STING: ALL THIS TIME
Reviewed December 10th, 2001 by Brian White
It was a perfect plan: the tour has been going on for about three years now. The band is perfectly gelled. Get a bunch of really talented musicians to augment the touring band and reinterpret a number of your favorite songs in a lush setting on a swanky video set, including documentary footage about the process of re-imagining the songs. You bring in carpenters to build a stage so that you can put on an intimate concert for a few friends in the courtyard at your Tuscany villa. Also, put up a live webcast of the event to the world; release a video, DVD and live album for Christmas. This will be a “Thank You” note to fans that went to see the tour. So you start filming the documentary footage, you invest piles of money on the setting, and everything is in place. The major kink in the plan is that the day you’re about to go on stage to film the concert, terrorists fly jet-loads of people into the World Trade Center and the Pentagon, shocking people all over the world. How do you deal with this, and if you do, how does it affect your efforts?
I remember that afternoon, reeling in the horror of what had been on TV all day. I remembered that Sting had his webcast planned, and I was curious if he’d go through with it. I dialed up the website, and saw a somber Sting take the stage. He explained that they would not be performing the scheduled concert for the web, and instead played Fragile for the victims of the attacks. I thought this was the height of class.
Deciding to go ahead with the show, at the request of the gathered audience, we now get to see what became a much more sedate affaire. Sting explains, “This can’t be the show it was supposed to be.” In fact, the audience wants to raise the event to the heavens, but Sting keeps dragging them back, discussing the day’s events, and motioning for them to calm down in places, like when they’re clapping along with the beginning of Don’t Stand so Close to Me.
Included on this disc is a rather exhaustive documentary that follows the arrival of the band, through the rehearsals for the show, and ultimately the news of the September 11th attacks and the emotional meeting to discuss whether or not to go ahead with the show. Due to the somber performance that comes out of the day’s events, we’re lucky that there are performances from the dress rehearsal from the previous night that capture more upbeat tunes, like Desert Rose, included on the DVD by way of the documentary.
So, how’s the show? Despite being more laid-back than it should have been, there’s no denying the talent of the band that Sting has assembled on stage. All around, the performances are excellent, and Sting is in very good voice as well (the singer has often been plagued with voice problems for live recordings and videos). Sting performs Dienda, a piece of music composed by the late Kenny Kirkland (with lyrics by Sting), who toured regularly with Sting in the past. Even if you’ve purchased Sting Live at the Universal Amphitheater, you’ll not regret owning this disc.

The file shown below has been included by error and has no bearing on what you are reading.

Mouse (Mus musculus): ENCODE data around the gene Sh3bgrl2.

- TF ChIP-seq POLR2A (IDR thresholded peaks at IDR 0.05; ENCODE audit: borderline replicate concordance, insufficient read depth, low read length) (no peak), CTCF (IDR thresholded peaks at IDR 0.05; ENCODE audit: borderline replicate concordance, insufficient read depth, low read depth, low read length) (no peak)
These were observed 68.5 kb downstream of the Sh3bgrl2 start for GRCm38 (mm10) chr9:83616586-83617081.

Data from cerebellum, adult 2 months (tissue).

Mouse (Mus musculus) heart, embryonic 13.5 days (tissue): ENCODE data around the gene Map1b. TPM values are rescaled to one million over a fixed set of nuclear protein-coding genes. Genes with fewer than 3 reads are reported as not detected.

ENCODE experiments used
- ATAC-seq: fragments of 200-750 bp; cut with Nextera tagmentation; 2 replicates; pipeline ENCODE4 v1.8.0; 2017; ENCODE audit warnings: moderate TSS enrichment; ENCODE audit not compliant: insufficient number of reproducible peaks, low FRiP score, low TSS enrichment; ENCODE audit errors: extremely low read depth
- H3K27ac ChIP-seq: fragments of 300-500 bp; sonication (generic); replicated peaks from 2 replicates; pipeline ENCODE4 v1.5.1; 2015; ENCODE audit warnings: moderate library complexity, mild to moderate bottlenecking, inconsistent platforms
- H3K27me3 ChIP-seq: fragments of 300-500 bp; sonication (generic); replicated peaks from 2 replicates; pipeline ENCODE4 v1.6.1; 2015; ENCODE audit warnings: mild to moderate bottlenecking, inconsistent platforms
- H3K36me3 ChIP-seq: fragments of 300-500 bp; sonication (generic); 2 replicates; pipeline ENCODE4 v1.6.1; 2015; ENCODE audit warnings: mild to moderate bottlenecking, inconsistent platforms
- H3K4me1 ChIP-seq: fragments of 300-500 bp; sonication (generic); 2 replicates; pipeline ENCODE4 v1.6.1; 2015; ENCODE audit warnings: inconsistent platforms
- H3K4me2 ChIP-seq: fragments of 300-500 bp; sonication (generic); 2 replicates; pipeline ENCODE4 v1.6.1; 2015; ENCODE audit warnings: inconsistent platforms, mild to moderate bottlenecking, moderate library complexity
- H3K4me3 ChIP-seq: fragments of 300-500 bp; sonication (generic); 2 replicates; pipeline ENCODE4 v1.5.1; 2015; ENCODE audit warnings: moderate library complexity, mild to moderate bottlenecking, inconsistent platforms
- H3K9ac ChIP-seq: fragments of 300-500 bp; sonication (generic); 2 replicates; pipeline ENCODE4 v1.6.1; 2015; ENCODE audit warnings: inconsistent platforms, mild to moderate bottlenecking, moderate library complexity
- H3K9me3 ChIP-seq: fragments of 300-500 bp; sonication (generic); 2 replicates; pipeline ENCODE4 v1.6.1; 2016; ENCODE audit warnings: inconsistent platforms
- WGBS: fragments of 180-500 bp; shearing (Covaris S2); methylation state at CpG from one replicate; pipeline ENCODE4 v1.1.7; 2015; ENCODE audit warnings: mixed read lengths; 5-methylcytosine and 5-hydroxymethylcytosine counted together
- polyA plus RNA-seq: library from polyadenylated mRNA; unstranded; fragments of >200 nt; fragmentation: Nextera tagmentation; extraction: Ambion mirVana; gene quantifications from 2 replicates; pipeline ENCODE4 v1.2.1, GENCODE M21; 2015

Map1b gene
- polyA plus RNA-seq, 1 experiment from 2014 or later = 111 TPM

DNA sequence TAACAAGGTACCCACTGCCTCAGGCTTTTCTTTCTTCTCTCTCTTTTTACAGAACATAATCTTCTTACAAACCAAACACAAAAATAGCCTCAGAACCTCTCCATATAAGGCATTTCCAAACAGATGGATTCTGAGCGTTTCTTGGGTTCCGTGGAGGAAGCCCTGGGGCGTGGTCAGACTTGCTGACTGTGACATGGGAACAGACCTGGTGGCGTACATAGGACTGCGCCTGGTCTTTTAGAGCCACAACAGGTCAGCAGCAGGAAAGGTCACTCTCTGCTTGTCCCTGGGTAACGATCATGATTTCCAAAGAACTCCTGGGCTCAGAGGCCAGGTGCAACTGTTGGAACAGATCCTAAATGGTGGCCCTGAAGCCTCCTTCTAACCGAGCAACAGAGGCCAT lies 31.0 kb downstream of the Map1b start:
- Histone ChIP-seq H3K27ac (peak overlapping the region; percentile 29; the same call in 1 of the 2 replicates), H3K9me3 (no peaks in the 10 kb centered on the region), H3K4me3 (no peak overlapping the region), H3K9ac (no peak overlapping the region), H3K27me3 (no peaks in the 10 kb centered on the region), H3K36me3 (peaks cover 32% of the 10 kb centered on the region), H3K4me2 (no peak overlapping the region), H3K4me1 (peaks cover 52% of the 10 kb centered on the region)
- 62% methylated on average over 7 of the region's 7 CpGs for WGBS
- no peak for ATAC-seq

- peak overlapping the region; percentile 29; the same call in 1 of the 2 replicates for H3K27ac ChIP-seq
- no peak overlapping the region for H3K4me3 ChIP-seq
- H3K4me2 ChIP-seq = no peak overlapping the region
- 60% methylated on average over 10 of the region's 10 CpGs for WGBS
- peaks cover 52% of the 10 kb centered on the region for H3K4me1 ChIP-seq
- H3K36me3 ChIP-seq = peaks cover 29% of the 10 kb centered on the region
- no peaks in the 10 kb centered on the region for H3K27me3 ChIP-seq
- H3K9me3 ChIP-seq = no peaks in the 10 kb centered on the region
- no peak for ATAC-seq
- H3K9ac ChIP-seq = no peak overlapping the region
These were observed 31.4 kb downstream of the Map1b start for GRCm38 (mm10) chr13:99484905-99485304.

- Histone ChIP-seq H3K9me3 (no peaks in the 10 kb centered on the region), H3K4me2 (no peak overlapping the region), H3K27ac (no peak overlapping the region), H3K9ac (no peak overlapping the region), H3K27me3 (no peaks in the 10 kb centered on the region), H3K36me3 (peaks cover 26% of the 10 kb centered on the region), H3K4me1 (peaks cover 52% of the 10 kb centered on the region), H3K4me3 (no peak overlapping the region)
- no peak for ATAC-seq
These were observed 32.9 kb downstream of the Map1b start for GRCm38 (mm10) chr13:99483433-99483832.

How does this disc look? It’s beautiful. Clarity is very good, and the cinematography in this beautiful setting is at times jaw dropping. This is also a very colorful concert and documentary, and that is represented quite well. Despite the fact that the information about the disc reads that it is full screen, I’m happy to report that the transfer is 1.85:1, anamorphic. This is a very clear, colorful and beautiful transfer. There is an extremely insignificant amount of grain, but perhaps that’s just there to give the disc a little more artsiness.
Audio is really where this disc stands out. Despite being listed as “Digital Surround” on the box, the DVD credits include much information about 5.1 mastering and 5.1 ambient effects. Indeed, even the documentary footage contains a beautiful 5.1 mix, with plenty of music and sounds coming from all around the soundstage. The concert footage contains a fantastic 5.1 mix. This mix isn’t gimmicky at all. It fits in perfectly with the event, and puts it all around you. I think this audio mix is demonstration quality in terms of concert videos.
For extras, as I mentioned earlier, you get a great documentary about the assembly of the band, the rehearsal, and dealing with Sept. 11. You can branch to the concert footage of a song when an icon appears during the documentary. This is a great feature for the show, and a welcome addition to concert videos in general. You can also select the following bonus tracks: Every Little Thing She does is Magic, Englishman In New York, and Fill Her Up. Also included in the documentary footage are performances of some songs not included in the concert, such as I Was Brought To My Senses. The video for the new rendition of Fragile is also included.
A Thousand Years
Perfect Love… Gone Wrong
All This Time
The Hounds of Winter
Don’t Stand So Close to Me
When We Dance
If You Love Somebody Set Them Free
Brand New Day
Fields Of Gold
Mon Over Bourbon Street
Shape Of My Heart
If I Ever Lose My Faith In You
Every Breath You Take
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